It’s been a slow process, and one which we’ve been contemplating or actively pursuing now for about a year, but it’s now confirmed that Lyndall, Gabe, Jacob and I will be moving to Nepal in September for a few years (definitely two, and probably – hopefully – more).
We’ll be TEAR fieldworkers, volunteers on a cost-of-living (in Nepal) stipend, working with United Mission to Nepal.
I’ll be advocacy advisor to UMN, working with Nepali colleagues to set up an advocacy training and lobbying team. UMN work with local Nepali groups and organisations in a range of areas – conflict transformation, education, disaster management, HIV, agriculture – and want to help their local partners identify and take up policy and political opportunities to benefit poor and excluded communities. UMN also wants to develop its own ability to research, network and lobby at a national level on different issues.
So I get to help out with that! Amazing! Lyndall will be spending a fair bit of time with our new little person, Jacob, but she’s got qualifications in Primary Teaching and ESL teaching to adults, so will no doubt be finding work as and when she’s able.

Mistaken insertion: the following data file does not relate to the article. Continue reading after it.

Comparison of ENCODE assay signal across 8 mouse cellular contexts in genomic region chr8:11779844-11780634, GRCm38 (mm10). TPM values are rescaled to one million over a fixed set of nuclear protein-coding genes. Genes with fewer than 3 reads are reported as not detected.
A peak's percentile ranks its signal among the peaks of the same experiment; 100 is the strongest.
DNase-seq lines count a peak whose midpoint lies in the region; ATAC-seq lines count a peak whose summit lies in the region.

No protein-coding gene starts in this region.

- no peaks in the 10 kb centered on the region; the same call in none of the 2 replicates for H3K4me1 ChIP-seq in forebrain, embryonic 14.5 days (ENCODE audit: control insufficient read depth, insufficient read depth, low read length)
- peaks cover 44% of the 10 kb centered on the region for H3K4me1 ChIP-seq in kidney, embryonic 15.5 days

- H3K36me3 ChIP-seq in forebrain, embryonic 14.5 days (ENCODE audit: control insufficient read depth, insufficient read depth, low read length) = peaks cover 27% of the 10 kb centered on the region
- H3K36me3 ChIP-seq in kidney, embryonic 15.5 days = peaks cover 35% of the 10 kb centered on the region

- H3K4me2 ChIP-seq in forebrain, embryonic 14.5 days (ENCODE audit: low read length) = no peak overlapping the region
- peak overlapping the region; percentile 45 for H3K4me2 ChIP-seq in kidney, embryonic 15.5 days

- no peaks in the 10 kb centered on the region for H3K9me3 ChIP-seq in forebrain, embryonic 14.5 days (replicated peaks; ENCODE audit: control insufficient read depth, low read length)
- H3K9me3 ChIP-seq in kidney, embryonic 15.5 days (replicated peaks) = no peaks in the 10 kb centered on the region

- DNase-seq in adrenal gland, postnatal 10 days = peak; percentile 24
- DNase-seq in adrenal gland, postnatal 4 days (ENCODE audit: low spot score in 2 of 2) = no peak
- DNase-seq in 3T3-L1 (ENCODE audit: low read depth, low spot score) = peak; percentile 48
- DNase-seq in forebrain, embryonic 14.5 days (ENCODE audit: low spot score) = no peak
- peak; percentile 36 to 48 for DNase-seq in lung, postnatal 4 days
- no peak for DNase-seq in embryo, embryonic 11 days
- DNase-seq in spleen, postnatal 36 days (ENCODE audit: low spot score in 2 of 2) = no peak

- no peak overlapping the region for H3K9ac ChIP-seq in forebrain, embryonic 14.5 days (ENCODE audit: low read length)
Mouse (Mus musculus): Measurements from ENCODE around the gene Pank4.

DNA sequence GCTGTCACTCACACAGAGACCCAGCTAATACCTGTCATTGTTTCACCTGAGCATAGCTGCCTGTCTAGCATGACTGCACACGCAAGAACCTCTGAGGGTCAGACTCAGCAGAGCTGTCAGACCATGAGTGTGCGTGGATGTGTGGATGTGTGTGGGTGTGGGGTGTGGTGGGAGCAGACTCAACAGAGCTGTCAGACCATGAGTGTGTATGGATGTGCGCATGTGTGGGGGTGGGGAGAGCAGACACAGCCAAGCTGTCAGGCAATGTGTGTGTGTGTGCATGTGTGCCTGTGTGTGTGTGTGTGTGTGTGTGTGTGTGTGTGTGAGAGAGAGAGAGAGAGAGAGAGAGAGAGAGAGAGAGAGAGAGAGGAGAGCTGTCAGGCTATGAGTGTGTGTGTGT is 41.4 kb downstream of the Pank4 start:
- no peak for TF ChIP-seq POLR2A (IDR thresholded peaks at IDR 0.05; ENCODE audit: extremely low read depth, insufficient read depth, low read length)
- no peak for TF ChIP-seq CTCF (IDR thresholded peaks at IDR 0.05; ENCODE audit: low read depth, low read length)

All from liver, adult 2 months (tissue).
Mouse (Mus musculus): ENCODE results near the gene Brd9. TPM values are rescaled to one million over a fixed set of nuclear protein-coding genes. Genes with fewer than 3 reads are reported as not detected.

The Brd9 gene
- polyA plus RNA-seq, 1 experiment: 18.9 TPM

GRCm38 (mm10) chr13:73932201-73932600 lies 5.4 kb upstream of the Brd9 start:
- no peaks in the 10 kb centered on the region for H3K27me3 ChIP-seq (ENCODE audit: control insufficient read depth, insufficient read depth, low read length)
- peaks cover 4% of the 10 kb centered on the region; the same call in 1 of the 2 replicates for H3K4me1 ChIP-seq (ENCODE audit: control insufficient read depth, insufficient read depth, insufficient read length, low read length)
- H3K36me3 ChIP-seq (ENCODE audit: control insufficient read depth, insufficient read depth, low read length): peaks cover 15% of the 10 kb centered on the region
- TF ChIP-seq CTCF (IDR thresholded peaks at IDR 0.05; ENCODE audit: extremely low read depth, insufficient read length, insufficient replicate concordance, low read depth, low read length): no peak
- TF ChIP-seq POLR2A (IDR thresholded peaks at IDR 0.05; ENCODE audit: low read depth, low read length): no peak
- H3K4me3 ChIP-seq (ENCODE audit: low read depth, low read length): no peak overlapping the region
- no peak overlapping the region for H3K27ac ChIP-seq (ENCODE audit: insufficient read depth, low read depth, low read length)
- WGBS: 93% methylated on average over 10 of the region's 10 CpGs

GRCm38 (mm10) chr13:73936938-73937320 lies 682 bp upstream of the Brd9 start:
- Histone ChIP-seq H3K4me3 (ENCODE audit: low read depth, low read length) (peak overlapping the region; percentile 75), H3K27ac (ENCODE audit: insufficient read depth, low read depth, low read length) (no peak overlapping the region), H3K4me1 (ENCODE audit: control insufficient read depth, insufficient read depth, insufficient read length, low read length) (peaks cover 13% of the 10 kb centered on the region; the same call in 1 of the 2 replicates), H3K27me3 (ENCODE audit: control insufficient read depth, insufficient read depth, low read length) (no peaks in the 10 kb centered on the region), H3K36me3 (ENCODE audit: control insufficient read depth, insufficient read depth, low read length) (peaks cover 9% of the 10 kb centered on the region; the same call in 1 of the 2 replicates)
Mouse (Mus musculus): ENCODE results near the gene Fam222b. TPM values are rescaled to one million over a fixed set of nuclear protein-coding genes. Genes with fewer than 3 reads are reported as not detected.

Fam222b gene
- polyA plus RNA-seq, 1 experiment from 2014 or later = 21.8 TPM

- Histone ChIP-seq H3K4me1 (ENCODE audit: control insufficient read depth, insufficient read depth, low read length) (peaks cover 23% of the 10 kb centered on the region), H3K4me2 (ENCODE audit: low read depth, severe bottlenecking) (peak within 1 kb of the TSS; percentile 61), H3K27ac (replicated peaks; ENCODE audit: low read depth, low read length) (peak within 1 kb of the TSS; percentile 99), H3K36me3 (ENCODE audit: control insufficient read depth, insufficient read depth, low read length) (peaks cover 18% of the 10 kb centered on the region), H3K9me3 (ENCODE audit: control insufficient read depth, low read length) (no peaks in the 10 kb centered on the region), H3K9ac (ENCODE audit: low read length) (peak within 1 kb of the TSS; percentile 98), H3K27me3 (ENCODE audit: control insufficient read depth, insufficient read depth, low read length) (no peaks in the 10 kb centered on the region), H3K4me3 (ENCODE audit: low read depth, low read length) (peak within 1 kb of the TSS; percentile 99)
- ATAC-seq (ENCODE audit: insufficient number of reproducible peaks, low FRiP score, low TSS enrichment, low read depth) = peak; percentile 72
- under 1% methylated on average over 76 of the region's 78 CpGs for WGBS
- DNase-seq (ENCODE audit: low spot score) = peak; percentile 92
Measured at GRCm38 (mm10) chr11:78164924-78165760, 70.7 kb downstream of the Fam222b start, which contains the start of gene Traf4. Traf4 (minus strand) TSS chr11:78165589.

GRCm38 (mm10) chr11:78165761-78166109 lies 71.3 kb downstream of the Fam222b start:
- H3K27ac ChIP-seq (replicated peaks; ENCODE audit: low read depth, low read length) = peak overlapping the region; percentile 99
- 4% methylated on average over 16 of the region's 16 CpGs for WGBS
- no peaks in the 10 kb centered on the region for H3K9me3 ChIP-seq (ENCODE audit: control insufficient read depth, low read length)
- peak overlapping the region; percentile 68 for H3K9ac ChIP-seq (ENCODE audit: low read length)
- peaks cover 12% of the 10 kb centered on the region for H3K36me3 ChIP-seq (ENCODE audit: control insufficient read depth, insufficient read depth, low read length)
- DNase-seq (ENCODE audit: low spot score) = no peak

Lyndall and I were in Nepal for 4 months in 1999, working as volunteer teachers and teacher-trainers with UMN. And it was a life-changing experience. I fully expect that working their again, and this time with a five-year old and six-month old in the family, will be again.
It’s an exciting time politically for Nepal too.
I’ll blog more soon (and have to change the blog banner from Bangladeshi community scene to a Nepali one) but we’re on the way.
If you’d like to keep in touch, or even support us in prayer or financially, while we’re away we would really love that. I’ve created a support page to facilitate that.
TEAR Australia fieldworkers are a pretty rare breed and we feel enormously privileged to be able to work with a partner we have known about and prayed for for a long time now. Because TEAR works almost entirely through local partners (rather than sending Australians to do work that locals can do) it’s only when a partner has a compelling case for an out-of-country appointment that TEAR would send Australians like us to be involved. TEAR wants to maximise the money it gives to local partners (rather than to support Australians) so any donations towards our support help this.